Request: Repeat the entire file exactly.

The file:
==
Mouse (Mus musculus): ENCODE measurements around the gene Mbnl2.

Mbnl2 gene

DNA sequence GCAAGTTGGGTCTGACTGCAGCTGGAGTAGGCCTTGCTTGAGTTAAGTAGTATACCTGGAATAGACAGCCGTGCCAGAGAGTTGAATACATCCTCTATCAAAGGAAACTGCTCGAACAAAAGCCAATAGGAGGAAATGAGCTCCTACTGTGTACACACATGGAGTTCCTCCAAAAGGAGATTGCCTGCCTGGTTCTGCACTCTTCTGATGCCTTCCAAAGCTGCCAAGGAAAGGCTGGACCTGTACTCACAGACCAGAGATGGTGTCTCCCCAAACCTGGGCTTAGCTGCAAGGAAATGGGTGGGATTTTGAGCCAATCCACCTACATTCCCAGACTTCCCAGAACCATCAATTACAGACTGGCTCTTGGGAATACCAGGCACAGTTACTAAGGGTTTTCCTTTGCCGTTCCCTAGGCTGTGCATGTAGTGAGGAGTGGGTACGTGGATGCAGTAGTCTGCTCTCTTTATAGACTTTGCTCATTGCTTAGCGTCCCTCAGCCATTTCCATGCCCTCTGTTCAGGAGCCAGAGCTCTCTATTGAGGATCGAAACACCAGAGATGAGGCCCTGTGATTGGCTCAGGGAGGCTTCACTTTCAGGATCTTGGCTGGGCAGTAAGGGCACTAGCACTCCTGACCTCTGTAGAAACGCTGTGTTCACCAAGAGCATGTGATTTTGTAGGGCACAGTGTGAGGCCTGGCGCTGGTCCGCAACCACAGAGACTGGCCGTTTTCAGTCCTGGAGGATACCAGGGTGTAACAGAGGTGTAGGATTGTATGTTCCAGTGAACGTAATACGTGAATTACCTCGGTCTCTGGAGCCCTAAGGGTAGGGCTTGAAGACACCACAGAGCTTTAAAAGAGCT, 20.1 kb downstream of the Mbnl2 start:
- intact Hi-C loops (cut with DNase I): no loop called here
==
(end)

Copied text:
Mouse (Mus musculus): ENCODE measurements around the gene Mbnl2.

Mbnl2 gene

DNA sequence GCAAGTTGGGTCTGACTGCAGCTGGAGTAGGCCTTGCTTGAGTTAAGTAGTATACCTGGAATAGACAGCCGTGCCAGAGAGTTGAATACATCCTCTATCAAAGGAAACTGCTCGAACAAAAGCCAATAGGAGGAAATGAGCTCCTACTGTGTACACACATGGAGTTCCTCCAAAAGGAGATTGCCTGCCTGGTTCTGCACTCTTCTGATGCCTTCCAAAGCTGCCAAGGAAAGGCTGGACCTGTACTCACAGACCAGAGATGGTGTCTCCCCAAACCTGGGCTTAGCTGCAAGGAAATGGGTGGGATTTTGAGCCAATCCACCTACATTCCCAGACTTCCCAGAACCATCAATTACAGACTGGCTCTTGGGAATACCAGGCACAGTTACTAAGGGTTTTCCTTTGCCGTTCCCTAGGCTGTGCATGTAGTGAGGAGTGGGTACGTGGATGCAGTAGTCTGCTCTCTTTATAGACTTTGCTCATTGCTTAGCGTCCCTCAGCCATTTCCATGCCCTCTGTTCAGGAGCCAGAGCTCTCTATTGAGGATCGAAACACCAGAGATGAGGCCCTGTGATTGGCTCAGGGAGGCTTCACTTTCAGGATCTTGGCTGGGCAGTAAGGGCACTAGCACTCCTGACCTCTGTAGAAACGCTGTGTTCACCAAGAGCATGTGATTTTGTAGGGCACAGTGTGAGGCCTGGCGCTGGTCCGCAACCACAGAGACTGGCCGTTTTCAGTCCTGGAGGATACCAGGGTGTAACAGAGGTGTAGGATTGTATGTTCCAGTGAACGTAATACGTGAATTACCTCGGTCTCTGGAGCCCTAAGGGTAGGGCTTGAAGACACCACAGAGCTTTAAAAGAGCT, 20.1 kb downstream of the Mbnl2 start:
- intact Hi-C loops (cut with DNase I): no loop called here